by Steve Laube
I love books, especially old or rare ones. Back in college I spent a couple months working in the back room of the university library repairing their rare book collection. I’ll never forget the awe of holding a copy of a book by Theodore Beza, a student of John Calvin, dated in the 1600s.
I also recall one Summer in Washington D.C. around the annual CBA bookseller’s convention when a friend and I wandered the stacks of the Library of Congress discovering extremely rare treasures.
Years later while visiting the Wade Center at Wheaton College I was able to browse the personal library of Dorothy Sayers, pulling books off the shelf to find her precise script in the margins. Another highlight in the collection is a wardrobe owned by C.S. Lewis (open it with care!).
The other day I wondered what was the oldest book I owned in my library? I have a few from the early 1800s which are really fun to examine, but it was the one pictured below that is oldest by over thirty years.
Looking Unto Jesus: A View of the Everlasting Gospel or the Soul’s Eying of Jesus, as Carrying on the great Work of Man’s Salvation, from First to Last by the great puritan Isaac Ambrose. This leatherbound edition is dated 1772 and was published in Glasgow, Scotland (in roman numeral it reads M,DCC,LXXII).
Think of the history. This book was printed four years before the founding of the United States. The author, Isaac Ambrose, died in 1664 but this particular book of his was so well loved that some who lived in that time mentioned it along with Bunyan’s Pilgrim’s Progress as their favorite. (My copy is 636 pages long. Here is a link to a PDF of the book.)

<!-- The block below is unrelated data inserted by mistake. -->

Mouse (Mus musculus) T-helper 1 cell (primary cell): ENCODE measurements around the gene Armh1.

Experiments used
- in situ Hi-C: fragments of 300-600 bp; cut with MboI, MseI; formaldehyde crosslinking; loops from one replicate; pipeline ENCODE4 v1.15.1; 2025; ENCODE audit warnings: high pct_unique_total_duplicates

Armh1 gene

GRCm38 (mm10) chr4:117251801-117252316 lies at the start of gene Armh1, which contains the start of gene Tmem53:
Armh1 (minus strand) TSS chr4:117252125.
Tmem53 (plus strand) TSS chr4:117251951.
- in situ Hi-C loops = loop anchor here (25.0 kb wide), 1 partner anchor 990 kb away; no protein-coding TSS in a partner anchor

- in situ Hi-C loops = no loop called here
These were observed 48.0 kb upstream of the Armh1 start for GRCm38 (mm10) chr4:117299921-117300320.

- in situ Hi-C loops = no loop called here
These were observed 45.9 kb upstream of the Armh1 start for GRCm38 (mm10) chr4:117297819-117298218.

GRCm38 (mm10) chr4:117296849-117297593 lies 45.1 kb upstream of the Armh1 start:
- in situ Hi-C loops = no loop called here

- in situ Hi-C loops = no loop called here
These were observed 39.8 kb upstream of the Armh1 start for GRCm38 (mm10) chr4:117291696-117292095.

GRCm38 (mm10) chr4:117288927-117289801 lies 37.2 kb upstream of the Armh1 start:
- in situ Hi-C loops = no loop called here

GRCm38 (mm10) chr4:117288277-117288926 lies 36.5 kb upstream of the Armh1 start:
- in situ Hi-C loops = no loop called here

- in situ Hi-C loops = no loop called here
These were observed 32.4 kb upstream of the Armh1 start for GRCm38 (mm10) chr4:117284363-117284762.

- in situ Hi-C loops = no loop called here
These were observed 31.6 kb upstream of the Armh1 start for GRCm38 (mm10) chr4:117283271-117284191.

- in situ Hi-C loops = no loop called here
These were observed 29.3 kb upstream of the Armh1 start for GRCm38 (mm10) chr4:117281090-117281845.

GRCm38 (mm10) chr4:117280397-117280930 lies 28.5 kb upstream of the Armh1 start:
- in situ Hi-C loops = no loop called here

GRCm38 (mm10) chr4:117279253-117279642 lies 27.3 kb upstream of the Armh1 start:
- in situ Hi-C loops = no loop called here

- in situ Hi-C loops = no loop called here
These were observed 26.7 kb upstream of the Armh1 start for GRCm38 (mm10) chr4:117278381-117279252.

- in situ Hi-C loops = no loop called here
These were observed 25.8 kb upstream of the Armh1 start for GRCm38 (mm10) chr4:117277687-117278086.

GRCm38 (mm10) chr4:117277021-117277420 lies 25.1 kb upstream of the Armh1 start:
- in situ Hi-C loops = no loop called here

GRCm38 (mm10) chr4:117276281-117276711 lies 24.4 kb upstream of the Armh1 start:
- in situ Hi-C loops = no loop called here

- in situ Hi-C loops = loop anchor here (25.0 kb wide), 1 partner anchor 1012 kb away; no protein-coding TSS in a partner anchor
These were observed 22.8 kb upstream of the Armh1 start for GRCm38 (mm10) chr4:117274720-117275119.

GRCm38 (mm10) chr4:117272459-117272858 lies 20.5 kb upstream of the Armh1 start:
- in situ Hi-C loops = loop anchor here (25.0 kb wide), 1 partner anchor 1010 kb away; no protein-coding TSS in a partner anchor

But what makes this even more special is the signature of its first owners signed with a flourish on August 1, 1773. See below:
Two hundred and forty years ago Susannah Powells wrote her name as the proud owner of this book. Four months later, in December 1773, a little “tea party” occurred in Boston Harbor. A few years later a group of men signed their name to the Declaration of Independence. The popular music of that era is illustrated by the fact that in 1773 Mozart celebrated his 17th birthday and Beethoven turned three.
All this feeling of history flows when holding an old book.
Tell us in the comments what the oldest book you have in your personal library! Let’s celebrate old books together.